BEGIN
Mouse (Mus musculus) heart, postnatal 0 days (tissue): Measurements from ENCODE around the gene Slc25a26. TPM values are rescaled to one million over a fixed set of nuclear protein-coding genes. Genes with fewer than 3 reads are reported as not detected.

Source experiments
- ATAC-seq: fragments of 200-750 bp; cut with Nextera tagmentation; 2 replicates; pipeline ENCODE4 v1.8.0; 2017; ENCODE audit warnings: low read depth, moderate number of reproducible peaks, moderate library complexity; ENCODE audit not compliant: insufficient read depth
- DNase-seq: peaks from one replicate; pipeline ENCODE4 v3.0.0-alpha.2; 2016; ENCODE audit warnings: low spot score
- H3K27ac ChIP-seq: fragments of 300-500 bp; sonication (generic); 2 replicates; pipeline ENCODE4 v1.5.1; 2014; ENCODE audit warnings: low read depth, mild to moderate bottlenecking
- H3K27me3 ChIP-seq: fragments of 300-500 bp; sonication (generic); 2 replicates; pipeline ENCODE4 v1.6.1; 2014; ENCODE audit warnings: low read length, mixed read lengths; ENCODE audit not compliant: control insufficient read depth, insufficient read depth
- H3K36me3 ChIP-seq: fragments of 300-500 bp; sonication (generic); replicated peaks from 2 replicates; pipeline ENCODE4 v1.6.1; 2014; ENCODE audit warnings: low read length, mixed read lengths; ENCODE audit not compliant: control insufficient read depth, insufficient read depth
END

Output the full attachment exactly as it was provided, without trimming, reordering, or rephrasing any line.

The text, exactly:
Mouse (Mus musculus) heart, postnatal 0 days (tissue): Measurements from ENCODE around the gene Slc25a26. TPM values are rescaled to one million over a fixed set of nuclear protein-coding genes. Genes with fewer than 3 reads are reported as not detected.

Source experiments
- ATAC-seq: fragments of 200-750 bp; cut with Nextera tagmentation; 2 replicates; pipeline ENCODE4 v1.8.0; 2017; ENCODE audit warnings: low read depth, moderate number of reproducible peaks, moderate library complexity; ENCODE audit not compliant: insufficient read depth
- DNase-seq: peaks from one replicate; pipeline ENCODE4 v3.0.0-alpha.2; 2016; ENCODE audit warnings: low spot score
- H3K27ac ChIP-seq: fragments of 300-500 bp; sonication (generic); 2 replicates; pipeline ENCODE4 v1.5.1; 2014; ENCODE audit warnings: low read depth, mild to moderate bottlenecking
- H3K27me3 ChIP-seq: fragments of 300-500 bp; sonication (generic); 2 replicates; pipeline ENCODE4 v1.6.1; 2014; ENCODE audit warnings: low read length, mixed read lengths; ENCODE audit not compliant: control insufficient read depth, insufficient read depth
- H3K36me3 ChIP-seq: fragments of 300-500 bp; sonication (generic); replicated peaks from 2 replicates; pipeline ENCODE4 v1.6.1; 2014; ENCODE audit warnings: low read length, mixed read lengths; ENCODE audit not compliant: control insufficient read depth, insufficient read depth